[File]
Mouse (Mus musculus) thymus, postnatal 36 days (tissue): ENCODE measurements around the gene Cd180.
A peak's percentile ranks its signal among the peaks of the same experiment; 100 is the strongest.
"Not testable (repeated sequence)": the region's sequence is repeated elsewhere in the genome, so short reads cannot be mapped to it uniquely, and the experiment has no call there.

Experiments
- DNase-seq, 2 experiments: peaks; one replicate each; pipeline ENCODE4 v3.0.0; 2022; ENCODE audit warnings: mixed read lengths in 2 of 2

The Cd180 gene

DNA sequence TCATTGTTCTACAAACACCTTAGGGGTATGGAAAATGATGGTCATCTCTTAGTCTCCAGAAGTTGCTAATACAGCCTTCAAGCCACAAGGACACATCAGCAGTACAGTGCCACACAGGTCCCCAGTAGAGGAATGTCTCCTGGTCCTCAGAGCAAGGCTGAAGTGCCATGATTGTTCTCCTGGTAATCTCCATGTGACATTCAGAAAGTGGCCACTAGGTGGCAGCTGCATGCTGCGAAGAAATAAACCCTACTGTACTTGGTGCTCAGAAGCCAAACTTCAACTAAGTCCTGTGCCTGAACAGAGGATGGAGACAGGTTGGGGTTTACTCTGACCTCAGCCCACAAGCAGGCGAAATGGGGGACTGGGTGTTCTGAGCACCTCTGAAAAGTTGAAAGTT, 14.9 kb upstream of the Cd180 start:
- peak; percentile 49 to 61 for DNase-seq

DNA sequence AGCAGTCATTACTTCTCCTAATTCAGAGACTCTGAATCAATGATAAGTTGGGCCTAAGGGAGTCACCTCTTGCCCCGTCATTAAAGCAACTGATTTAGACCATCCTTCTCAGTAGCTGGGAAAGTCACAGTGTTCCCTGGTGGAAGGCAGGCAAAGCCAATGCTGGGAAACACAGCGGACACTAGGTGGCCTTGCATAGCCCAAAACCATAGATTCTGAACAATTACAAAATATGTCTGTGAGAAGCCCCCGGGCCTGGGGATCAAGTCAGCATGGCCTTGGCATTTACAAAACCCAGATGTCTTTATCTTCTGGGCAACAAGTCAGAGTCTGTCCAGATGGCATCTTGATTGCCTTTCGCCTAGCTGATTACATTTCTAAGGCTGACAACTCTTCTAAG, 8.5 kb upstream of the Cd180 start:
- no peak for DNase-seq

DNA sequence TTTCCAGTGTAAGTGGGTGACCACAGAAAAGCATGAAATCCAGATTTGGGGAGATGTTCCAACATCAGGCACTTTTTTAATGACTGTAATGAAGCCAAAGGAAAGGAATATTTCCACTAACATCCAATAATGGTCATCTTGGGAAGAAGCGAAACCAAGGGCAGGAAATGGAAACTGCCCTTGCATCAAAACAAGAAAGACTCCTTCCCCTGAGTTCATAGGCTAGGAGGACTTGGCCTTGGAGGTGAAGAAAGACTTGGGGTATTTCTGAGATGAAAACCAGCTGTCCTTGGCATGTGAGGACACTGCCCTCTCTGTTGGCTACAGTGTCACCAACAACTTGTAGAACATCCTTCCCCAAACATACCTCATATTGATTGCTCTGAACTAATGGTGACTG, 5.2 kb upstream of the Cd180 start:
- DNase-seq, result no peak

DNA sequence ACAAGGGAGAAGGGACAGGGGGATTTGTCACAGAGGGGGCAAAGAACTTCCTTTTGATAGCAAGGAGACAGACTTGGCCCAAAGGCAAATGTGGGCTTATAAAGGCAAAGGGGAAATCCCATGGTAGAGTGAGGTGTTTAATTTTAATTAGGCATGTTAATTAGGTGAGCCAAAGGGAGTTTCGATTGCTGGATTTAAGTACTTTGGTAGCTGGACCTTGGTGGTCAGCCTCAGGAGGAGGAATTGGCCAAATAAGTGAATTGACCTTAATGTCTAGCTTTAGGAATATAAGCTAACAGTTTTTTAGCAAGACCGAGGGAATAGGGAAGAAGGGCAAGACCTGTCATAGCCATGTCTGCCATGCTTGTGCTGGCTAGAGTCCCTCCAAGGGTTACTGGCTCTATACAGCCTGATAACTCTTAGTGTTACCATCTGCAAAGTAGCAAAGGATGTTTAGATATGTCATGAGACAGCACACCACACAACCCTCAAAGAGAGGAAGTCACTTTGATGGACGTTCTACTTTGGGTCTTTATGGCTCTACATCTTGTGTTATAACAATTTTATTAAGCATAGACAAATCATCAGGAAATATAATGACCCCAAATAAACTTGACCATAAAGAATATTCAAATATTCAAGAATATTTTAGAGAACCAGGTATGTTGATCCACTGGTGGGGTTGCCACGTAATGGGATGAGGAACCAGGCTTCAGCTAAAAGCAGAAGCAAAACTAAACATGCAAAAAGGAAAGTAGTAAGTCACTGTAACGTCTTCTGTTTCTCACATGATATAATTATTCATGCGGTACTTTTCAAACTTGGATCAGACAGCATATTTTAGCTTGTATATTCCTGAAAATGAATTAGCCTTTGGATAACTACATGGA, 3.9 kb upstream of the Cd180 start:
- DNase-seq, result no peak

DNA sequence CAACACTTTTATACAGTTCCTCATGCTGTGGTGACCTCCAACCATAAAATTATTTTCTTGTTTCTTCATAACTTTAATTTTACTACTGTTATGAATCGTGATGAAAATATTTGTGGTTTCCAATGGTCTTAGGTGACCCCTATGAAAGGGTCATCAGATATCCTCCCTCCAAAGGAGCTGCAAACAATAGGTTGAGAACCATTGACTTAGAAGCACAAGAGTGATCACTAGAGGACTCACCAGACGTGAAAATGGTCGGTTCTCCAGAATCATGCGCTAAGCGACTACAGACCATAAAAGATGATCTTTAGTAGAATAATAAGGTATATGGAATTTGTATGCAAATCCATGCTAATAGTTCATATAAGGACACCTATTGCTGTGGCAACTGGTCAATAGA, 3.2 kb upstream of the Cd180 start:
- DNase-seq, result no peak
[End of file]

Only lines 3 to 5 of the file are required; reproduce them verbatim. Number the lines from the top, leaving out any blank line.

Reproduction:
"Not testable (repeated sequence)": the region's sequence is repeated elsewhere in the genome, so short reads cannot be mapped to it uniquely, and the experiment has no call there.

Experiments
- DNase-seq, 2 experiments: peaks; one replicate each; pipeline ENCODE4 v3.0.0; 2022; ENCODE audit warnings: mixed read lengths in 2 of 2